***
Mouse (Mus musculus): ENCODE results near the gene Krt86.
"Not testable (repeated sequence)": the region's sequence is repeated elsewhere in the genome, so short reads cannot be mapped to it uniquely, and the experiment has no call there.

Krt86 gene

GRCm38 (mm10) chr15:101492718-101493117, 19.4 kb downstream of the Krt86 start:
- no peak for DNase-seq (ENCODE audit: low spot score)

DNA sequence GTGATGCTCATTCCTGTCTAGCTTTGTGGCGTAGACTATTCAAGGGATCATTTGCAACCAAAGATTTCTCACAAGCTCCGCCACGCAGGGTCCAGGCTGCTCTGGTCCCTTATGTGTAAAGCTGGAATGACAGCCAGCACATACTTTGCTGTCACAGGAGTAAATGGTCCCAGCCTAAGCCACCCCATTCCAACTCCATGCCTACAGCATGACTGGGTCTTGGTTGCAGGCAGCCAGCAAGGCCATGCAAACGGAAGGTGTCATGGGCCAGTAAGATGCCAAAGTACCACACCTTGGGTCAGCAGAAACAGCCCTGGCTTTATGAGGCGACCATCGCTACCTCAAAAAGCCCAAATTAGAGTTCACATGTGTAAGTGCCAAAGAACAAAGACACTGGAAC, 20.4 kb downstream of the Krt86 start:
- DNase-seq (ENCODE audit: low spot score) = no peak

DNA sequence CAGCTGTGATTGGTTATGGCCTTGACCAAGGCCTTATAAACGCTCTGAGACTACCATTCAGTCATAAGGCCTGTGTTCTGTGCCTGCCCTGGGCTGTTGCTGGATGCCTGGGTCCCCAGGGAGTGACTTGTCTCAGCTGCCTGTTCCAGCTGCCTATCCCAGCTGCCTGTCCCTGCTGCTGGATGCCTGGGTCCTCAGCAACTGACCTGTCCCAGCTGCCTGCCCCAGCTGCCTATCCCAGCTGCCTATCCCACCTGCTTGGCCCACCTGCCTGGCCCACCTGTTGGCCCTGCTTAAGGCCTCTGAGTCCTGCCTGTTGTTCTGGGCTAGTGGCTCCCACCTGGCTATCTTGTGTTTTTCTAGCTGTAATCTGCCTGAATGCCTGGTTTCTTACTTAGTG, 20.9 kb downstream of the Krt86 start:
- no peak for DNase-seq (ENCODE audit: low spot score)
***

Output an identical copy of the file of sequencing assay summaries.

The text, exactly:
Mouse (Mus musculus): ENCODE results near the gene Krt86.
"Not testable (repeated sequence)": the region's sequence is repeated elsewhere in the genome, so short reads cannot be mapped to it uniquely, and the experiment has no call there.

Krt86 gene

GRCm38 (mm10) chr15:101492718-101493117, 19.4 kb downstream of the Krt86 start:
- no peak for DNase-seq (ENCODE audit: low spot score)

DNA sequence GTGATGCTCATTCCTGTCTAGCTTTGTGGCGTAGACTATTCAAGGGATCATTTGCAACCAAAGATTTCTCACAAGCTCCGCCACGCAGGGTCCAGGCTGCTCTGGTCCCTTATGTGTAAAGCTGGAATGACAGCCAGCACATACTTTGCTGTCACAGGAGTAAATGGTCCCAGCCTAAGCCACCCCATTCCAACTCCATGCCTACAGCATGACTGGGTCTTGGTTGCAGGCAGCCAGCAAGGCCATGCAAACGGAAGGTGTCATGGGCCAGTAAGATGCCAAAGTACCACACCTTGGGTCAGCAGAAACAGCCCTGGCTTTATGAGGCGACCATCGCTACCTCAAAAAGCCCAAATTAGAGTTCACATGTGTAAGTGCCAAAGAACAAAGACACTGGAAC, 20.4 kb downstream of the Krt86 start:
- DNase-seq (ENCODE audit: low spot score) = no peak

DNA sequence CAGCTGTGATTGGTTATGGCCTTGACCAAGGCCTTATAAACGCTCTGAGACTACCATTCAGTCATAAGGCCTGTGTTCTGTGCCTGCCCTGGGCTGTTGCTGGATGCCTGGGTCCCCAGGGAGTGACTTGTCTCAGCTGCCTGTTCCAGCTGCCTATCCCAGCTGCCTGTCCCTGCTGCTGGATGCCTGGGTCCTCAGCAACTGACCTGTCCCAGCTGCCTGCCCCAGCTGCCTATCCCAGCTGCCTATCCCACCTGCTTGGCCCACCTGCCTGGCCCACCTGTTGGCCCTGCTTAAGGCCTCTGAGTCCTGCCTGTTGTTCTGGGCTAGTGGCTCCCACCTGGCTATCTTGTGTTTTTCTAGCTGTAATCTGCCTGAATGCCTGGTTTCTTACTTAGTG, 20.9 kb downstream of the Krt86 start:
- no peak for DNase-seq (ENCODE audit: low spot score)